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A GROWTH AGENDA: Four Goals for a Manufacturing Resurgence in America

A GROWTH Agenda: Four Goals for a Manufacturing Resurgence in America

This strategy is a blueprint for competitiveness that will unleash the economy and manufacturing’s outsized multiplier effect. Importantly, manufacturers’ aspirations—the four goals laid out in the pages that follow—are ones that all Americans who want to maintain our country’s economic advantage can rally around.

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Lancaster, Pa., -  Leaders from Washington, D.C., and across Pennsylvania took part in a congressional forum today at the Alcoa Mill Products facility in Lancaster to discuss the importance of a robust trade policy to growing the state’s economy.

Alcoa executives Pete Velotas, Plant Manager for the Lancaster facility, and Michelle O’Neill, Vice President of Government Relations and Trade Policy; William E. Craft, Jr., Principal Deputy Assistant Secretary for the Bureau of Economic and Business Affairs at the State Department; and Linda Dempsey, National Association of Manufacturers (NAM) Vice President of International Economic Affairs, participated in the forum alongside Rep. Joe Pitts (R-PA-16), who delivered remarks on the importance of manufacturing and trade to Pennsylvania.

“Lancaster’s history of industry dates back to the heart of the Industrial Revolution,” said Rep. Pitts. “Here in Pennsylvania, more than a half million workers are employed in manufacturing. Compensation in manufacturing is well above the median. Manufacturing worker pay is on average $23,000 more a year. Exports are critical to these good jobs, and further free trade agreements are critical to increasing exports.”

“Alcoa Lancaster Works is very pleased to host this important discussion,” said Velotas. “We welcome the opportunity to discuss how exports and trade affect our community.”

“Exports necessarily connect producers in one country with consumers in another and have the effect of helping both simultaneously,” said O’Neill. “The government has an important role in ensuring a level playing field for all in the global marketplace.”

“The State Department is committed to negotiating international trade agreements that strengthen our economies and bring about jobs and economic growth for the American people,” said Craft. “As Secretary of State John Kerry has said many times, for about a 1 percent investment of the federal budget, the State Department yields a large return for the American people by advancing U.S. national security, promoting our economic interests, providing services and reaffirming our country’s exceptional role in the world.”

“Whether they sell to customers down the street, across the country or around the world, manufacturers big and small compete in a highly competitive global economy,” said Dempsey. “A robust trade policy that opens markets, strengthens manufacturing competitiveness and ensures that trade rules are fully enforced is vital to growing manufacturing in Pennsylvania and across the country. Last year, America’s 20 existing trade agreement partners purchased nearly 50 percent of all Pennsylvania manufactured goods exports and contributed nearly $37 billion to the state’s economy. Manufacturers need new, robust trade agreements and new customers around the world. We urge President Obama and Congress to reauthorize both Trade Promotion Authority and the Export-Import Bank to enable manufacturers to win new sales abroad and create jobs here at home, while also working together to ensure that our trading partners play by the global rules of trade.”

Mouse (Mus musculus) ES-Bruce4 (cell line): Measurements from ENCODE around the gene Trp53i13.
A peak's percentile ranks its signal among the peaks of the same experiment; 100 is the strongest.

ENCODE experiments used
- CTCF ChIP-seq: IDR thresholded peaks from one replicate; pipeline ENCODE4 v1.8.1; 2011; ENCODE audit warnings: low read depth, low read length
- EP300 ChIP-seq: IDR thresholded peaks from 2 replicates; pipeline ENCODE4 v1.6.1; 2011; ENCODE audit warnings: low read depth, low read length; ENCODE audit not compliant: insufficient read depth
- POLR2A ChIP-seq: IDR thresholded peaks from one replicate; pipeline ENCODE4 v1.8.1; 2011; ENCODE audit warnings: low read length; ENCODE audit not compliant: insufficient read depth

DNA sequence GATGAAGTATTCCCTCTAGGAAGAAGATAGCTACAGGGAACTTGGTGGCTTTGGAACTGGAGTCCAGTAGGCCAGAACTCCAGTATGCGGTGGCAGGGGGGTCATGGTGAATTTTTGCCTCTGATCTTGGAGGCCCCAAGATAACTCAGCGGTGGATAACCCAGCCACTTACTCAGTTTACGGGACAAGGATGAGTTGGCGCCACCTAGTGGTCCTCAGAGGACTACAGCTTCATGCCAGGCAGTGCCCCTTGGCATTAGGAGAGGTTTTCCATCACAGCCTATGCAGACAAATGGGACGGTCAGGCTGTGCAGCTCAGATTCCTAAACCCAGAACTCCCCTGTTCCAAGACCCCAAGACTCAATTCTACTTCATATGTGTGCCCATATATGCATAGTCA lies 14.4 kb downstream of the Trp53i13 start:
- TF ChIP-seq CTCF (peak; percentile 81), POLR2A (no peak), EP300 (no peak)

Overall, according to the State Department, international trade supports more than 1.6 million Pennsylvania jobs with customers in 221 countries and territories buying Pennsylvania-grown and -manufactured goods and services. This resulted in $38.7 billion in total goods exports (2012) and $15.3 billion in service exports (2011).

In October, the NAM Board of Directors passed a resolution calling on the Obama Administration and Congress to act quickly to restore Trade Promotion Authority so the United States can continue to open overseas markets and pursue the kind of robust trade policies and agreements that will help grow manufacturing. Every President since Franklin Roosevelt has had authority from Congress to strike trade deals that open overseas markets for manufacturers and workers. In addition, according to recent polling data, an overwhelming majority of voters support such collaboration between the President and Congress.

To see more about the NAM’s trade priorities and how manufacturers in every state are benefitting from trade, visit our website.

About Alcoa Lancaster Works

Alcoa’s Lancaster Works specializes in aluminum sheet and cast plate and offers a variety of products. Alcoa Lancaster’s products are found in an assortment of end products, such as truck cabs, cookware and construction materials. The plant also produces brazing sheet used by auto manufacturers to make evaporator and condenser components. Another capability is the production of machined cast plate used in a number of diverse products, ranging from robotics to medical instruments. Alcoa’s Lancaster facility contributes $5 million per month to the local economy and is an active participant in the community, having contributed more than $1 million to Lancaster County nonprofits over the past five years. Alcoa Lancaster’s 850 employees volunteer about 3,000 hours of their own time each year, and their generosity to the United Way campaign has earned the location the United Way of Lancaster County Circle of Honor Award.

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